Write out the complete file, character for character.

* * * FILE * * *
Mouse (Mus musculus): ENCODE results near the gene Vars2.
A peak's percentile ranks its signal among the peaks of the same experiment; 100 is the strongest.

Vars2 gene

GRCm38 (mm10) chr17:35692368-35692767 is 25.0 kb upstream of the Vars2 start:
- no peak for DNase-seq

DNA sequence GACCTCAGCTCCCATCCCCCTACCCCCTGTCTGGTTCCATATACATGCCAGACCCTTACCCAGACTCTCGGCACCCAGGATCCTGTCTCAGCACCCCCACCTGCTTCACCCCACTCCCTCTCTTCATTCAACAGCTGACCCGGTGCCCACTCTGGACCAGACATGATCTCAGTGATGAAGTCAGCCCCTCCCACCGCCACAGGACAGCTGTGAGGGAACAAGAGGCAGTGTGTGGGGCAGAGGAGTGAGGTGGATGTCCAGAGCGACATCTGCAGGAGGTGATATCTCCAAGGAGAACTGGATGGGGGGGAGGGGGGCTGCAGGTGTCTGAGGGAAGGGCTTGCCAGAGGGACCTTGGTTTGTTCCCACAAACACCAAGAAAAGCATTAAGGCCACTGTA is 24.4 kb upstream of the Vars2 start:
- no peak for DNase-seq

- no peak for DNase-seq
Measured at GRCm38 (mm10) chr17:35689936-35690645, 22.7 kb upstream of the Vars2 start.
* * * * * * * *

Mouse (Mus musculus): ENCODE results near the gene Vars2.
A peak's percentile ranks its signal among the peaks of the same experiment; 100 is the strongest.

Vars2 gene

GRCm38 (mm10) chr17:35692368-35692767 is 25.0 kb upstream of the Vars2 start:
- no peak for DNase-seq

DNA sequence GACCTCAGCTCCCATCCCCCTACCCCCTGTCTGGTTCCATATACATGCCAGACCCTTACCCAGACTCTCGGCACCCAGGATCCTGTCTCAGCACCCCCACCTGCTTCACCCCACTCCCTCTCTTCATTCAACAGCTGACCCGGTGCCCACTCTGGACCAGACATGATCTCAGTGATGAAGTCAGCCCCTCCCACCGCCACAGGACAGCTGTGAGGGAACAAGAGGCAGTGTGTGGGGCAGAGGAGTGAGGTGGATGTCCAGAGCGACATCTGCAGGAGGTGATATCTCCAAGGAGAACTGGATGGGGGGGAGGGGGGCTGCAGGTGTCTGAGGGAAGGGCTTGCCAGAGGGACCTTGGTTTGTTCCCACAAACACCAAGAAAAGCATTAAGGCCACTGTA is 24.4 kb upstream of the Vars2 start:
- no peak for DNase-seq

- no peak for DNase-seq
Measured at GRCm38 (mm10) chr17:35689936-35690645, 22.7 kb upstream of the Vars2 start.